GENEVA (Reuters) - The World Trade Organization adopted the first worldwide trade reform in its history on Thursday, after years of stalemate, months of deadlock and a final day’s delay following an eleventh-hour objection.
The agreement means the WTO will introduce new standards for customs checks and border procedures. Proponents say streamlining the flow of trade will add as much as $1 trillion and 21 million jobs to the world economy.
“We have put our negotiations back on track,” WTO Director-General Roberto Azevedo told a news conference held after trade diplomats applauded the end of their 19-year wait for a deal.
However, he said WTO members needed to find a way to speed up negotiations in the future. “We cannot wait another 17 or 18 years to deliver again,” he said.
U.S. Trade Representative Michael Froman said the agreement could substantially reduce transaction times and costs and would unlock new opportunities for both rich and poor countries.
He said it was a “particularly important win for small and medium-sized businesses in all countries”.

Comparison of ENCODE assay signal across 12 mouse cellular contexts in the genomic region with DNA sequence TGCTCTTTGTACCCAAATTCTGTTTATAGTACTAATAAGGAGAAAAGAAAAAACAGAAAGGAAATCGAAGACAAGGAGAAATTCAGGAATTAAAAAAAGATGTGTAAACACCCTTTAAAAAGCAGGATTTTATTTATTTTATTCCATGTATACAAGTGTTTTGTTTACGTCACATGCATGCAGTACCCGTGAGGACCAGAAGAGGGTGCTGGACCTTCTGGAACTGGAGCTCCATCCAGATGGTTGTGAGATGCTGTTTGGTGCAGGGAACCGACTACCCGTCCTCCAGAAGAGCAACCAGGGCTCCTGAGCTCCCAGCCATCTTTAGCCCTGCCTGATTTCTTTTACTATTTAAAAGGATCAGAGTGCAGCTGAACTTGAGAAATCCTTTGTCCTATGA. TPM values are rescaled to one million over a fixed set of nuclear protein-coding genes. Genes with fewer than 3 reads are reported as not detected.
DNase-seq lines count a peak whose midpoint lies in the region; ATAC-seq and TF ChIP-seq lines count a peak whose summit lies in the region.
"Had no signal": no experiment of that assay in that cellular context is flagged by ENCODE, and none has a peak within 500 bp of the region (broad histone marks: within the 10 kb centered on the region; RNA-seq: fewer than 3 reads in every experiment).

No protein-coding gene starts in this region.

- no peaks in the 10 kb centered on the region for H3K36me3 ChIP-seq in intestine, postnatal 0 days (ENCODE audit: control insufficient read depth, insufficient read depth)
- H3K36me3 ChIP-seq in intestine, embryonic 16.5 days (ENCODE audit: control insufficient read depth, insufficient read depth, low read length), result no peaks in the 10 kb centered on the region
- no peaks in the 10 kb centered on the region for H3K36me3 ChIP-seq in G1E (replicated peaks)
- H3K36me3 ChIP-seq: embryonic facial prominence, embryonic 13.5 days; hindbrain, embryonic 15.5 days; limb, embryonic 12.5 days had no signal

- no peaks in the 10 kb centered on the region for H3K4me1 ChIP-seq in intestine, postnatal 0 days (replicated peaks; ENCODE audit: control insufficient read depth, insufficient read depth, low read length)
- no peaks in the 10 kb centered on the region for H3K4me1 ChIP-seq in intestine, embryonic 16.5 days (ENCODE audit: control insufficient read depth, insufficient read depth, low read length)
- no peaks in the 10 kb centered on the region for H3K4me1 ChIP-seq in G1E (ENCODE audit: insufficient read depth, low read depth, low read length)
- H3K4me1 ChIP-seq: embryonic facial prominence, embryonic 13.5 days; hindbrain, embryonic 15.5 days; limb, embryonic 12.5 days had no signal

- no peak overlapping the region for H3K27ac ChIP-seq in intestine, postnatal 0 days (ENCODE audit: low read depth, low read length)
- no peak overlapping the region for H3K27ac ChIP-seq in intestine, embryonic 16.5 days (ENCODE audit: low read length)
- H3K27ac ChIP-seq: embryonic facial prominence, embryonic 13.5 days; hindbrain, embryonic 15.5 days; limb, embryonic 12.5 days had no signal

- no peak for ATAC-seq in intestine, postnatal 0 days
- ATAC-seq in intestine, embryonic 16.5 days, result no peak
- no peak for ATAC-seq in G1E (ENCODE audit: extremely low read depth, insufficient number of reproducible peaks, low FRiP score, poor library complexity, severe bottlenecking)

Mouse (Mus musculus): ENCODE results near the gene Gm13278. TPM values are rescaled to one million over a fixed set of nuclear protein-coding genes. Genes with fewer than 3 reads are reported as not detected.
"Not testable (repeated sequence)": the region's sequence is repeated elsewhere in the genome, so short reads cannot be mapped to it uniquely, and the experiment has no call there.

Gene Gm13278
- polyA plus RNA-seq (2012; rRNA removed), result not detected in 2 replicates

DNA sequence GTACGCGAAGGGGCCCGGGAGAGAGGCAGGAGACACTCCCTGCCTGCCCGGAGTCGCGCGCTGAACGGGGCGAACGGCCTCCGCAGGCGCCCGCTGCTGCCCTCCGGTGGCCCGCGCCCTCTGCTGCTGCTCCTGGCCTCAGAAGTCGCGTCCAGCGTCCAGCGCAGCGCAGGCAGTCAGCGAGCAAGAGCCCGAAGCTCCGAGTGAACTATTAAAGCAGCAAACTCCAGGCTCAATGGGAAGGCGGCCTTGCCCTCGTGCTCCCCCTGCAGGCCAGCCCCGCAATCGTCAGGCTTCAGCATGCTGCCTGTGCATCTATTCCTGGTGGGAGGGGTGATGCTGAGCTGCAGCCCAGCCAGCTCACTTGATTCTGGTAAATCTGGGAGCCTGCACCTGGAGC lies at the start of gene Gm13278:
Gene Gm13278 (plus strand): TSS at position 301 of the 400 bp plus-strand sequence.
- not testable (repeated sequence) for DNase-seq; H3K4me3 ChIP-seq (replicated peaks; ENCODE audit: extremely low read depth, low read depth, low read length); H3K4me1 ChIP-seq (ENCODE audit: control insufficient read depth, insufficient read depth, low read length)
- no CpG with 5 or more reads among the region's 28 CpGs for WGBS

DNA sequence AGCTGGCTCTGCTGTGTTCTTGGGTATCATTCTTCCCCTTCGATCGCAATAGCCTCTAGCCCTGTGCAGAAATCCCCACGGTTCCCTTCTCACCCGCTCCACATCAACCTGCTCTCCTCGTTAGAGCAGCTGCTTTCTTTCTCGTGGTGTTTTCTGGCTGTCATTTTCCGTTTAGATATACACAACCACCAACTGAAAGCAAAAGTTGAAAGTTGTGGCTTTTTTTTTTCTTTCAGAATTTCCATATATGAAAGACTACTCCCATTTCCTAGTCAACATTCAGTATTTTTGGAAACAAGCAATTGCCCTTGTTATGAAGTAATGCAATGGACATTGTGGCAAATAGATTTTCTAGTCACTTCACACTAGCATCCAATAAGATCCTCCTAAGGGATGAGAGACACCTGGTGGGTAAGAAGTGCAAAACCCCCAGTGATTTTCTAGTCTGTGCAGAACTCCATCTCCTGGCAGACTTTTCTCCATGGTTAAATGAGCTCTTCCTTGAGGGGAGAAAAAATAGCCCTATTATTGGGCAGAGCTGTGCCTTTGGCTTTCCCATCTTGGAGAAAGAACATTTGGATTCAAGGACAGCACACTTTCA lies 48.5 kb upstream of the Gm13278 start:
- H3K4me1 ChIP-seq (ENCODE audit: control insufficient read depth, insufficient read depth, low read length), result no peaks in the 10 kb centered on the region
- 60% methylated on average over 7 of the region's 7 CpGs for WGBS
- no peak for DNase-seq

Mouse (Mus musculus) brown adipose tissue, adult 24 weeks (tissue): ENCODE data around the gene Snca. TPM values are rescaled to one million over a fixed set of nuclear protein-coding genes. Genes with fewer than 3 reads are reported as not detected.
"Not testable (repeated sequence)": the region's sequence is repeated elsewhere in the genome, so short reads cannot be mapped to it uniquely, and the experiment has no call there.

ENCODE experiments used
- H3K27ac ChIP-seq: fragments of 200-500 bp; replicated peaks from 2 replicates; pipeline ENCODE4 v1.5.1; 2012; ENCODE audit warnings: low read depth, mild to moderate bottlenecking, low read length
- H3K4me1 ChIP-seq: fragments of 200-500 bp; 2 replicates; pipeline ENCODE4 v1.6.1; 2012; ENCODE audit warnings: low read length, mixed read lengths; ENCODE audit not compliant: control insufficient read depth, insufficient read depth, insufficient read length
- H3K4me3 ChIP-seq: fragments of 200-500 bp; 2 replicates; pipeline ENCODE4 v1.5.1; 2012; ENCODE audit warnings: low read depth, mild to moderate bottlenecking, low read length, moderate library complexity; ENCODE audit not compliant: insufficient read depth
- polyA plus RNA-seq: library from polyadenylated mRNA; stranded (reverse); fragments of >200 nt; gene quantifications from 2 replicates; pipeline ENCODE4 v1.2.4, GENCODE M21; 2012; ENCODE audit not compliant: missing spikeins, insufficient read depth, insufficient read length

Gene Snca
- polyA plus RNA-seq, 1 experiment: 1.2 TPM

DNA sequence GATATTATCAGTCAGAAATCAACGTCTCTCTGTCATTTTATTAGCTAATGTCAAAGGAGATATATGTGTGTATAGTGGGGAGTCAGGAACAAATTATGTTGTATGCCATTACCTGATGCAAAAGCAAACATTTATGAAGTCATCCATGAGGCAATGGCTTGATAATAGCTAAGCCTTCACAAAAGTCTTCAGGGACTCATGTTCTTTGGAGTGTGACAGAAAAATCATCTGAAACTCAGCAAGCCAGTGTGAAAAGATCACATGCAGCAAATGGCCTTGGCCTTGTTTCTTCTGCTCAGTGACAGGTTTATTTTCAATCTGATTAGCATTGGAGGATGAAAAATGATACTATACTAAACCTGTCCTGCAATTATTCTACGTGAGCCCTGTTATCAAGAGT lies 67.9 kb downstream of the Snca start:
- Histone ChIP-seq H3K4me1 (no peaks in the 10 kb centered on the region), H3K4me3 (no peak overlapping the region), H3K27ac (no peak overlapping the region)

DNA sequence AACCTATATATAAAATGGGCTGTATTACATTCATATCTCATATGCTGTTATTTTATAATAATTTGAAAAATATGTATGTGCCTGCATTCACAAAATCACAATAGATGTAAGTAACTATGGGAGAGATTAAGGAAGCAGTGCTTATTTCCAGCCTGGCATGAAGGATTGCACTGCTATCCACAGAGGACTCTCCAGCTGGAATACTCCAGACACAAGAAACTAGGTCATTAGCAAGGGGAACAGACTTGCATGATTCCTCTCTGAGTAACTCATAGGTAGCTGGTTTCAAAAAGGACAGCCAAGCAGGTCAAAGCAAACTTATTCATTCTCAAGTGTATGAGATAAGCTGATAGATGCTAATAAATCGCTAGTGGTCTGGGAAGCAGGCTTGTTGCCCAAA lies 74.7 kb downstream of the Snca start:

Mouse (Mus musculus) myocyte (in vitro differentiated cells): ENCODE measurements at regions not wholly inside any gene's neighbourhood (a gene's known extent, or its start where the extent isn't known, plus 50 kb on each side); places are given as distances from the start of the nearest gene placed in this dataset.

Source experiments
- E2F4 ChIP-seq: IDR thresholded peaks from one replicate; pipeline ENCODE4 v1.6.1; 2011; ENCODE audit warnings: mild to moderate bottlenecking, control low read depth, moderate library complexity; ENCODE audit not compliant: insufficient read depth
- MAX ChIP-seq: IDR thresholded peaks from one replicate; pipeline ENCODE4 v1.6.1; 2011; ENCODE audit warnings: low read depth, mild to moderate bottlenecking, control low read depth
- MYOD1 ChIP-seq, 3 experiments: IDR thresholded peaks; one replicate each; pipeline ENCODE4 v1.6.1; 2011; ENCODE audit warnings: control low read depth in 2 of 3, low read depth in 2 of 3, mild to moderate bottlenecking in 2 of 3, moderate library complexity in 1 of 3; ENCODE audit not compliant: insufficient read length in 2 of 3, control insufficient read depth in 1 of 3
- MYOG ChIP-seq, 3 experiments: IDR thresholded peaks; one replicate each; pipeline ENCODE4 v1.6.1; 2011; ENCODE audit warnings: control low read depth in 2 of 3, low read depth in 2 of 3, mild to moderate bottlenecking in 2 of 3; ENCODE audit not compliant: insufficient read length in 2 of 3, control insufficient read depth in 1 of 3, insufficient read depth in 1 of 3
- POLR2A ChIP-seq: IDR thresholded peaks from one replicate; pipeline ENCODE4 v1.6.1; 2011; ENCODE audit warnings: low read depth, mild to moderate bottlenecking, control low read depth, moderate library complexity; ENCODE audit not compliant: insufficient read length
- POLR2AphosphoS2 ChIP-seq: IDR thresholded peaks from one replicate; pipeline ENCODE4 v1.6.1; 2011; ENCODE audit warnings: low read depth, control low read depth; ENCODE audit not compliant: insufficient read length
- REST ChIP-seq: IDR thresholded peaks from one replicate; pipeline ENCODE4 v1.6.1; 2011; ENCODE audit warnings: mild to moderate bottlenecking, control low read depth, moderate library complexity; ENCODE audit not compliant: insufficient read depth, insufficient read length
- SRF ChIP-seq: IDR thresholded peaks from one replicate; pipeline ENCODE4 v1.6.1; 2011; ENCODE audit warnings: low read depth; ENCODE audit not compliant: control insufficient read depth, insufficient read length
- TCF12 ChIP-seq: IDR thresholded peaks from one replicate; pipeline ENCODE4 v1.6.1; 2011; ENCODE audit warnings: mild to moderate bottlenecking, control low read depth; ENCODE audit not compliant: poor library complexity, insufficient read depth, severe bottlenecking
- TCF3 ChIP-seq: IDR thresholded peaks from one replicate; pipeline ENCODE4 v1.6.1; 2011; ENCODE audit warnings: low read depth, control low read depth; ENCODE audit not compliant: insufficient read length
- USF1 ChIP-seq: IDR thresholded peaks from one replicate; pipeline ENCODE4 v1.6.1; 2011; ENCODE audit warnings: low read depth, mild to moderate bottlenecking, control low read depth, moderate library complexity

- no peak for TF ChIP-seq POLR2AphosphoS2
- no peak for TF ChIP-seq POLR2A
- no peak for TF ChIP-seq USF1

Still, the agreement is just a fraction of the original Doha Round of trade talks begun in 2001, which eventually proved impossible to agree on. The WTO cut back its ambitions and aimed for a much smaller deal.
Even that was blocked by a four-month standoff caused by India, which had vetoed adoption of the reform package as the original deadline passed at midnight on July 31.
India demanded more attention be given to its plans to stockpile subsidized food, in breach of the WTO’s usual rules. A compromise on wording reached by the U.S. and Indian governments broke the deadlock.
India’s WTO ambassador Anjali Prasad declined comment.
The reform package adopted on Thursday was agreed at a WTO meeting in Bali in December last year. Its passage is widely seen as opening up progress toward further global negotiations, the content of which is due be laid down by July 2015.
That should reassure smaller nations in the 160-member WTO. Many had feared India’s tough stance would prompt the United States and the European Union to turn their backs on the WTO and concentrate on smaller trading clubs instead, ending hopes of trade reforms benefiting all.
European Trade Commissioner Cecilia Malmstrom said the agreement had confirmed the WTO’s role at the center of international trade policy.
“In short: the WTO is back in business.”
Reporting by Tom Miles; Editing by Larry King